"Instead of seeing me wave and honk and be a general sucker, they just saw me pull out at full speed with no explanation whatsoever," Dunn said of the group on the boat. "Then I crashed into a palm tree at top speed."
The impact threw Dunn over the steering wheel of the car, but he walked away from the accident. The employees on the boat laughed out loud.
Some SpaceXers who stayed overnight fished the coral reefs around Omelek, despite releasing whatever they caught. Small organisms that grow on tropical coral reefs produce ciguatoxin, which accumulates in small fish and in larger concentrations in larger fish along the food chain. The Marshallese developed immunity to the toxin, but it causes severe food poisoning in outsiders. Every now and then, SpaceXers would hear a report of a visitor to Kwaj who died after eating a reef fish.
There were also natural threats on land. Coconut crabs, which can grow up to three feet long and are the largest arthropods in the world, lived on Omelek. Sometimes she could be seen scurrying up a tree and knocking a coconut to the ground with strong tongs. Then, back on the ground, the crab would crack the coconut. "We definitely couldn't sleep naked on the beach," said Jeff Richichi, a civil engineer.
By the time of the third flight, Omelek's engineers and technicians had further refined their surroundings, particularly with better food for those who slept on the island. In the kitchen of the Doppelbreiten, they took turns cooking meals that exceeded the price in the army cafeteria on Kwaj. In the morning they feasted on scrambled eggs on steaming plates. In the evening they mixed it up. Bulent Altan and a new startup engineer, Ricky Lim, cooked a lot because they enjoyed it. It could be grilled steaks one night or shrimp in paprika sauce the next. Altan's specialty was a Turkish goulash, which he loved to bake, mixing noodles with garlic and yogurt smothered in a butter tomato sauce. It was a crowd puller at Omelek. There were other amenities too. A refrigerated sea wagon had an endless supply of drinks, including beer for the evenings.
"Everything was fantastic luxury compared to the first flight so we loved it on Omelek," said Altan. “After the really, really crazy days everyone gathered for dinner and really enjoyed just sitting and relaxing. We've seen the same movies over and over again as Starship Troopers. The most important thing is that the camaraderie was great. "
The overnight guests also built a wooden deck that was attached to the trailer. From there they could see some of the darkest skies on earth. Often clouds obscured their view. But when it was clear there were a million brilliant stars. Sometimes there were also artificial stars. They looked like shooting stars, but they weren't faded out. Rather, they brightened up – because they were ICBMs that were fired from the American mainland in the direction of Kwajalein Atoll.Enlarge /. Bulent Altan prepares its "Turkish goulash".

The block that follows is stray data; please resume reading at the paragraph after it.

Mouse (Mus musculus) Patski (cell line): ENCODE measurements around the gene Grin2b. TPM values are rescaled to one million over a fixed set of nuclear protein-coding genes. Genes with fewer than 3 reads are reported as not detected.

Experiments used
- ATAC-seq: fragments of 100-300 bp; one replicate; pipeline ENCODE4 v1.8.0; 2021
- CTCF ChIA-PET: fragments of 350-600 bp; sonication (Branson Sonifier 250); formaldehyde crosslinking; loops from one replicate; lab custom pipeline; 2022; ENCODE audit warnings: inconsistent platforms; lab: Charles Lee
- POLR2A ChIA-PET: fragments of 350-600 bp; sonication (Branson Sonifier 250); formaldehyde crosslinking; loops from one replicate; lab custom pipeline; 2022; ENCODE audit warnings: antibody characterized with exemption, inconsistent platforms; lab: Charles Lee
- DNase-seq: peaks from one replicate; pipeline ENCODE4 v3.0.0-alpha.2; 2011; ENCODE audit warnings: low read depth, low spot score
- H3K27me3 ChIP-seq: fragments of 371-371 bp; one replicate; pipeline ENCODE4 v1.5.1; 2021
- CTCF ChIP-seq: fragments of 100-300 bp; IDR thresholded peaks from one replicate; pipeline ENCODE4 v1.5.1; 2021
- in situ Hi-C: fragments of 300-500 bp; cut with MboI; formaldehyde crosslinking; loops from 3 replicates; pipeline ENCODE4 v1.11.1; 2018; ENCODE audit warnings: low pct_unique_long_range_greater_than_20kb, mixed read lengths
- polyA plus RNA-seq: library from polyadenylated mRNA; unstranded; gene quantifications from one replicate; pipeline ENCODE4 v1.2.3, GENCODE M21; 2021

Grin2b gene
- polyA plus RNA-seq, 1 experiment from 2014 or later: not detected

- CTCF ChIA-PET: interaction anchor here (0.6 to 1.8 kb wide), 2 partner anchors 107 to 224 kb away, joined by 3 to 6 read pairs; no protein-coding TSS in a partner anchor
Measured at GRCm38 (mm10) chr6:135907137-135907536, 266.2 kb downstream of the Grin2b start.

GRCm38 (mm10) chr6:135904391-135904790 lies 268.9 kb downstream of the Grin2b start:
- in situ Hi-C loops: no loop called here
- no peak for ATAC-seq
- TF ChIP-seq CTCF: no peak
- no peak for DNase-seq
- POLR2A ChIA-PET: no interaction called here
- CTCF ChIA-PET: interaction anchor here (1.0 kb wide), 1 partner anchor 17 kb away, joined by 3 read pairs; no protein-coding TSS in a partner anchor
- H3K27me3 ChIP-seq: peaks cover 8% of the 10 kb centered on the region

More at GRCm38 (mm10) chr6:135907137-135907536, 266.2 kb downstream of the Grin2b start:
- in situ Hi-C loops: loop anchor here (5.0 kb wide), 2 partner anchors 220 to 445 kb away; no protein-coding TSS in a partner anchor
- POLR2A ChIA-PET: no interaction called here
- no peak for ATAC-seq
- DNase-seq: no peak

It was a great irony: the command to fly fast pushed SpaceX from Vandenberg to Kwajalein, and there staff had a great view of rockets launched from Vandenberg. For almost half a century, the small atoll served as ground zero for ICBM development and later for President Ronald Reagan's Strategic Defense Initiative. The Army's facilities on Kwajalein still serve a number of purposes, but the most permanent one serves as a huge target range.
If the Air Force wants to test the accuracy of a Minuteman III missile, it will launch the three-stage solid fuel missile from Vandenberg towards the Kwaj. With its sophisticated radars, cameras, and other tracking equipment, the Reagan test site in Kwaj is collecting precise radar and optics data from the rocket, which is roaming the atmosphere at about four miles per second. The rockets were often aimed at Illeginni Island on the west side of the atoll. This means that they drove almost directly over Omelek on the eastern edge of the island chain. From there, SpaceXers who were spending the night on Omelek were amazed when these rockets hit. Near Kwajalein, the third stage of the missile would fall off, leaving only the missile bus with the simulated warheads.
For some of the older hands on Kwaj, the prospect of ballistic missiles arriving brought distant memories of the Cold War. It was nice to see those missiles come in, but also a little terrifying to know that if a real warhead were on board, death would be imminent. "The simulated bombs would split off like little fireflies," said Chinnery. “It was very scary to see these. It reminded me of growing up and being afraid of nuclear annihilation. "
Another benefit of spending the night in the double-width trailer was to skip the morning rush hour and catch a few more twinks. The large catamaran that took Boeing employees from Kwaj to Meck Island and then dropped SpaceX employees in Omelek was reliable. But it started early and left the dock at 6:05 a.m. This meant Buzza's team had to get up early if they wanted breakfast before heading to the pier via Kwaj for a ride.
"I never missed this boat," said Buzza. “But sometimes teammates would. The army is very punctual and would not deviate. All but one time they returned to the dock for Elon. "